1. The home locker rooms are, while not impressive facilities by any means, at least more inhabitable than the visitors' ones that Mike had been forced to inhabit on the Padres' trips to Chicago. He wouldn't be surprised if some of that odor was a direct relic of Babe Ruth's visits.
2. David Ross isn't offended by Mike elbowing in on his territory, so long as he doesn't make any age jokes. "I won't lie, my knees could use the extra off days," he explains. "But I've got a thing going here. You try and steal the geezer spotlight from me, then I'm gonna mix up the signs with Hendricks and won't tell you about it. You dig?"
3. Willson Contreras doesn't care at all, as long as Mike doesn't insult the garish Venezuelan color scheme on his arms.
4. The wind blows out, yeah, but sometimes it also blows in. So when he's not dealing with Jake Arrieta's temper as another cheap shot from the Brewers sails beyond the warning track, he's taking good cuts and having them blow helplessly foul, to the boring brick walls that don't even have a cushion of ivy waiting to turn red with autumn.
5. There are fans cheering him on in every visiting city, lots of them. Maddon says it has something to do with the franchise's early embrace of national television. One of the camera guys says it has something to do with people wanting to support underdogs. "You didn't hear that," Maddon tells him. This is a new era; he came there to win.
It's a change of pace from San Diego, a big one, but he wonders how many of them knew his name before.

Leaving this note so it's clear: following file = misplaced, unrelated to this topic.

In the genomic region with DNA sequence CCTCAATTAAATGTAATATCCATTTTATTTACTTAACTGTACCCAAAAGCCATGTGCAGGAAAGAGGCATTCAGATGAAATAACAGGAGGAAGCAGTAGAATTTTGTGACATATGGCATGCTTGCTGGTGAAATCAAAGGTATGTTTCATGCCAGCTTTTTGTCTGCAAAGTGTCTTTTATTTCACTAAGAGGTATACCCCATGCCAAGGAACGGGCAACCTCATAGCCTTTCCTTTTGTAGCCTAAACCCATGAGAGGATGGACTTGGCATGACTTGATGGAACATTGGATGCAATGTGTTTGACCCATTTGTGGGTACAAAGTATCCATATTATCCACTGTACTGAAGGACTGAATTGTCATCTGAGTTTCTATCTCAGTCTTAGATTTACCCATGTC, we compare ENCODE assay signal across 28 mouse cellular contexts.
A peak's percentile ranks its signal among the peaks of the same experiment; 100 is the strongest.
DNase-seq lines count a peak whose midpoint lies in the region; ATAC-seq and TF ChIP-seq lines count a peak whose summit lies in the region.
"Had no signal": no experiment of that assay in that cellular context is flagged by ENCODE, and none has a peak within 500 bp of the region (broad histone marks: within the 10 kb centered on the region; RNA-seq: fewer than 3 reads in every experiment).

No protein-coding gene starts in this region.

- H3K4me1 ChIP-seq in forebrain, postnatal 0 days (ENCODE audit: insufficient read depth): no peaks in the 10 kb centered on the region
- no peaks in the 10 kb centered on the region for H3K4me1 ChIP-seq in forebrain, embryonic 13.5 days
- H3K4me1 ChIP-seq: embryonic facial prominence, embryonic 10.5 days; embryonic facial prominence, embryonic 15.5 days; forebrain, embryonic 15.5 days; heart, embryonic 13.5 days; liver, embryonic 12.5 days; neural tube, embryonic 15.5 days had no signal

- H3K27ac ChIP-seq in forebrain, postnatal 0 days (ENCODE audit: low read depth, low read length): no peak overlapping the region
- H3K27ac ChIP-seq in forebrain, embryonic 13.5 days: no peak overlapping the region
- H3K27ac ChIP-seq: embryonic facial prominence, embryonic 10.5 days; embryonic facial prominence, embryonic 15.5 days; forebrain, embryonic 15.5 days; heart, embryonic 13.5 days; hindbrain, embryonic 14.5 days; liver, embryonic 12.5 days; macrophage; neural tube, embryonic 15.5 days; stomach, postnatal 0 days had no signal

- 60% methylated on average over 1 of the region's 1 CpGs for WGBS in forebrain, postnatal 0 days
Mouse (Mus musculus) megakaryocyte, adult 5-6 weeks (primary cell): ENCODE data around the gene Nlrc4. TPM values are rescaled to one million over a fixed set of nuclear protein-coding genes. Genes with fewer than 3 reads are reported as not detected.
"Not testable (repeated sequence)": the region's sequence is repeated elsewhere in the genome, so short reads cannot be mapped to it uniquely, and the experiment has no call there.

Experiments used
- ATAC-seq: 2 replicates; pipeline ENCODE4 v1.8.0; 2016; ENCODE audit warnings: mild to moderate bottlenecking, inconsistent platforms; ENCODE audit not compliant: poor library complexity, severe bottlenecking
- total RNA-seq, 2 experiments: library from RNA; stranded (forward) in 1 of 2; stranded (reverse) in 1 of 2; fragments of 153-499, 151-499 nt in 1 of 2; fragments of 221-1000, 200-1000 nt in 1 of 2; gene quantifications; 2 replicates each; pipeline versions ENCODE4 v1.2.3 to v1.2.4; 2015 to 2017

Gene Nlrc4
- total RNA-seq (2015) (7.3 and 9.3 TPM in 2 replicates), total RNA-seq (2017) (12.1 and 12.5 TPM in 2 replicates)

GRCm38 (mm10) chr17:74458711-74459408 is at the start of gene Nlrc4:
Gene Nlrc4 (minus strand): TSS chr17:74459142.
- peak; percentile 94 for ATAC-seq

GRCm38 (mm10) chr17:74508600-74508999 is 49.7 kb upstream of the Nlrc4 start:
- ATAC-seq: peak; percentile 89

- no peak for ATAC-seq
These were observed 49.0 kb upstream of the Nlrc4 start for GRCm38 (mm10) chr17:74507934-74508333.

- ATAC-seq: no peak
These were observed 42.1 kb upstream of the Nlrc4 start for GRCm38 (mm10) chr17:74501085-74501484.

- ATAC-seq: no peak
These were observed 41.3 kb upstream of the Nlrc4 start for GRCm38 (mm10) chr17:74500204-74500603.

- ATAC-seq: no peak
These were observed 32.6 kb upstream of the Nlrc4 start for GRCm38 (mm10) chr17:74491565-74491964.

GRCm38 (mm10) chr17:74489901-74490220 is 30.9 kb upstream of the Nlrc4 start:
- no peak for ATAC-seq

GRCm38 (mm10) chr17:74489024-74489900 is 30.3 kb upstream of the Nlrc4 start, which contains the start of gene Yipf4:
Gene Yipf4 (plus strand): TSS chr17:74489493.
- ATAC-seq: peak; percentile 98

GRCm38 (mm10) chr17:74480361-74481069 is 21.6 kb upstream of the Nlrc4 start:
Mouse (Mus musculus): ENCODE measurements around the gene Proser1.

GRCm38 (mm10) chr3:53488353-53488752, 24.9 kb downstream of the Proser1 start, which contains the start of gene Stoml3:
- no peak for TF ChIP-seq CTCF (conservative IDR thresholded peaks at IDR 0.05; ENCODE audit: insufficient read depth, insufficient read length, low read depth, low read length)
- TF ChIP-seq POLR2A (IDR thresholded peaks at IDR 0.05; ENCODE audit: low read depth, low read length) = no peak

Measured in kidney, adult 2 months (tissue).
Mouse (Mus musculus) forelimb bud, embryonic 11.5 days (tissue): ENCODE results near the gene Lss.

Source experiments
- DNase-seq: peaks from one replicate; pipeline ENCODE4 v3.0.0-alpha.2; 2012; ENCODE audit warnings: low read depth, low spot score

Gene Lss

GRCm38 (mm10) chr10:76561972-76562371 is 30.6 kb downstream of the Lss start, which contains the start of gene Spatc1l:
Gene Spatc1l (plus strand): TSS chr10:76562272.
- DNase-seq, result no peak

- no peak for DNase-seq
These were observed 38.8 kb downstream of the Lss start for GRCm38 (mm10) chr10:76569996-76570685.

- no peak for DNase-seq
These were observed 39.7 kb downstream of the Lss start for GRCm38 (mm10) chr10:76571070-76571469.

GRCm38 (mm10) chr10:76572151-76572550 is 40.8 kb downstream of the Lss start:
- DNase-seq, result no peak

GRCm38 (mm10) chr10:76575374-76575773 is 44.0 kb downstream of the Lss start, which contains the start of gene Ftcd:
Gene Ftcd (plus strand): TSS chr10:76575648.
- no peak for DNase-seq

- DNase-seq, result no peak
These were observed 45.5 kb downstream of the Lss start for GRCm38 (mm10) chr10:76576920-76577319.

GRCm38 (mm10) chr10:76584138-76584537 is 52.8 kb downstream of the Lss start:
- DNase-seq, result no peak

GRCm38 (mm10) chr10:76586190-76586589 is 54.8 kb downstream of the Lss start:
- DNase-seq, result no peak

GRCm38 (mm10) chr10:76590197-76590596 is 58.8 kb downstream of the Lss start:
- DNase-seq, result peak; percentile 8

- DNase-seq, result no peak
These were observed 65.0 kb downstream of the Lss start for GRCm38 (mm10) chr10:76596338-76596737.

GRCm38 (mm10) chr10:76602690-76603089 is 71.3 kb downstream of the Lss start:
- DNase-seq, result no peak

6. Despite the last-minute phone call wrangling, Ted Copeland stays out of the way and doesn't interfere with Maddon's substitutions.
"So were you guys, like, in high school together?" Mike asks one day, very casually.
Rossy takes a minute, then chortles. "Oh, you're good."
7. Occasionally he'll glimpse Duarte on SportsCenter, and he feels strangely blank about it. He's not competing with the rookie for playing time any longer, but they're not friends, probably never will be. What he wants to watch is everyone else--Blip, Ginny, everyone--but the Padres are still well below .500, and they're not going to make the highlight reel for long. He's not theirs anymore, he reminds himself, they are not his.
8. The fans get weirdly territorial about the thick casserole slab they call pizza.
9. They win. They go seven games against Cleveland, hold on in extra innings, and the victory rally is one of the largest crowds in recorded history. Mike's name is enshrined in history; the city will remember him forever, for the quiet mound visits, the hits the opposite way, for everything he did for them.
He's thrilled. But part of him can only shake his head and laugh; over a decade in San Diego, and this is his legacy?
10. Well, there's Ginny. But she is not hers or Duarte's or Luongo's or Arguella's, he knows; whatever comes, she is her own.